Shoklo Malaria Research study shows effect of malaria on birth weight

A study conducted by researchers at the Shoklo Malaria Research Unit on the border of Myanmar and Thailand has shown that malaria infection may lead to low birth weight.

The study, done in conjunction with the Wellcome Trust, Mahidol University and the Oxford University Tropical Medical Research Program, used ultrasound scans to provide direct evidence of the effect of malaria on fetal growth in pregnancies for the first time.

"By using antenatal ultrasound screening, we have provided clear evidence that malaria infection affects the growth of a child in the womb, even when the infection is caught early and treated," Marcus Rijken, the first author of the study, said. "This can increase the risk of miscarriage and affect the child's health in later life."

The scans revealed that the average diameter of a fetus's head was significantly smaller when malaria infection had occurred during the first half of pregnancy. The mid-pregnancy ultrasound found the heads of the fetus' were two percent smaller when compared with pregnancies not affected by malaria. The researchers said that head size is one of the most appropriate indicators of growth restriction.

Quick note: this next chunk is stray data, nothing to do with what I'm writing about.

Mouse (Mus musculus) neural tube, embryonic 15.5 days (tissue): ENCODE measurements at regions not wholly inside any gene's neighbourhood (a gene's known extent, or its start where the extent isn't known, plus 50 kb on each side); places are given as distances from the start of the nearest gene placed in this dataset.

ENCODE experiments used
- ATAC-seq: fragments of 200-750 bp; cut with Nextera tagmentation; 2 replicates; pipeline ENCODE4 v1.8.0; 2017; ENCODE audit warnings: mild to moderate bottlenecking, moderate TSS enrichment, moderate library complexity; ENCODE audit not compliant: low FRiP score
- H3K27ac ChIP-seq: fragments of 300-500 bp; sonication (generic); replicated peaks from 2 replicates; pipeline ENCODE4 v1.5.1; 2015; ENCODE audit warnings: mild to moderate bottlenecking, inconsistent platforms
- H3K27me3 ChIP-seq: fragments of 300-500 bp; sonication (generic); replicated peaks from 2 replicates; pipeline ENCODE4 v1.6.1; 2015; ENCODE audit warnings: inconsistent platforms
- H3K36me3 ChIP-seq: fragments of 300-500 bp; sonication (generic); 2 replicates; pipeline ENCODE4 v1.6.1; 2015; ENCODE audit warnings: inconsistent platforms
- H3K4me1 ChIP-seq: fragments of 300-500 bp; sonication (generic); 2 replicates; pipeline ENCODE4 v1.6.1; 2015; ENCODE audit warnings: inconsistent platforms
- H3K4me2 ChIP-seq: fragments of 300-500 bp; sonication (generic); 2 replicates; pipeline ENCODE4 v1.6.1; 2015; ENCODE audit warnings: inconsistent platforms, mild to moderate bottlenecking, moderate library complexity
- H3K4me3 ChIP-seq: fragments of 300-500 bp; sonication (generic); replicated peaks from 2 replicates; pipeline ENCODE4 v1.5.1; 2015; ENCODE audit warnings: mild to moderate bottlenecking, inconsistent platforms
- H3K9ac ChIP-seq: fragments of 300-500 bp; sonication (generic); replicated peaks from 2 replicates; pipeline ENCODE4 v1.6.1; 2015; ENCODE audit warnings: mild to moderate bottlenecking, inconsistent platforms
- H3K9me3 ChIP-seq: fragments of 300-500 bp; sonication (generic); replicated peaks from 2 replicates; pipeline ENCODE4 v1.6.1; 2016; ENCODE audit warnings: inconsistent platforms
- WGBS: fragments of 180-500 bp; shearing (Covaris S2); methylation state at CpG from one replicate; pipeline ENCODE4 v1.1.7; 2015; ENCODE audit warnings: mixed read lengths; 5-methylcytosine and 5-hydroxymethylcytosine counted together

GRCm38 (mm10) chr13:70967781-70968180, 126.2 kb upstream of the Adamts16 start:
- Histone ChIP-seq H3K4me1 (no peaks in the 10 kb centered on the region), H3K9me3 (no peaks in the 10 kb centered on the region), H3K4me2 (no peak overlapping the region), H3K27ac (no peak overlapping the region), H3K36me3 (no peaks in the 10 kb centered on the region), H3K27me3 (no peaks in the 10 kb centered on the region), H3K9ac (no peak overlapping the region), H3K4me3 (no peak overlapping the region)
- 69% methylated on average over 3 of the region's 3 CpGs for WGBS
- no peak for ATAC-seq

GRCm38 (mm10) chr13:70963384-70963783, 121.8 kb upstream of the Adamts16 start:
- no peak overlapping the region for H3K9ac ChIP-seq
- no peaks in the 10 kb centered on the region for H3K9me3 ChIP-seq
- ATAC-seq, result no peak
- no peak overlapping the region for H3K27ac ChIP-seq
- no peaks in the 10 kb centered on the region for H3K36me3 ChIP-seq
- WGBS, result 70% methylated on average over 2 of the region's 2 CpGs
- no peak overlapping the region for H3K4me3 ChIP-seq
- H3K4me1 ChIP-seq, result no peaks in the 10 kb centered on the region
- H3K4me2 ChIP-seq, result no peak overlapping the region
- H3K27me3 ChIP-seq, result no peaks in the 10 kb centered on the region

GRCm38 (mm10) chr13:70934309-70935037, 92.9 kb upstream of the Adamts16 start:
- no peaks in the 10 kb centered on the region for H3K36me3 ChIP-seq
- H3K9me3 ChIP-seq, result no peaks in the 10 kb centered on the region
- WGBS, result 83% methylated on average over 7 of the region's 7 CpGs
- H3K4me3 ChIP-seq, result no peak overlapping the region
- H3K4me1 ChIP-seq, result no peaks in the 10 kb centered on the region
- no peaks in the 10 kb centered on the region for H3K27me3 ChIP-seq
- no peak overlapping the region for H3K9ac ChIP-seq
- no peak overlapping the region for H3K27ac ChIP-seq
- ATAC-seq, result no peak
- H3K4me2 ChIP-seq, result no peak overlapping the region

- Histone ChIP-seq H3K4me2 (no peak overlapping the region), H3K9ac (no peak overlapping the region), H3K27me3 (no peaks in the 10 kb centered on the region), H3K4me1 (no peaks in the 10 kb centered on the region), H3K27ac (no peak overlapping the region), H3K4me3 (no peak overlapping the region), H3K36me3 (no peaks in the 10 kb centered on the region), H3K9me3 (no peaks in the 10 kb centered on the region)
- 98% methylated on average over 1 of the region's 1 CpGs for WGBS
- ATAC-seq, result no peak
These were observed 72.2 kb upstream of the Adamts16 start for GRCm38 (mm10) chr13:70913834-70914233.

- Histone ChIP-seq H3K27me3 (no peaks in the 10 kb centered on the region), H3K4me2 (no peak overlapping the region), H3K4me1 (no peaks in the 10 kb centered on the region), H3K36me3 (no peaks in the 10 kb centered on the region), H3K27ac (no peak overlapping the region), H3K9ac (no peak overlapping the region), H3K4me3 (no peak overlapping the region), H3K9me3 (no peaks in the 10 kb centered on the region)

The study also suggested that early detection and thorough treatment of a malaria episode during pregnancy may allow for growth to recover later on during the pregnancy.

"Strategies to prevent malaria in pregnancy have focused on the second half of pregnancy, when most of the fetal weight gain takes place, but our works suggests that we need to broaden our efforts to focus on the first trimester, too," Rijken said. "We need to make sure that pregnant woman are educated about the risks of malaria in pregnancy and where possible in areas of high risk, offer preventative medication from early pregnancy onwards."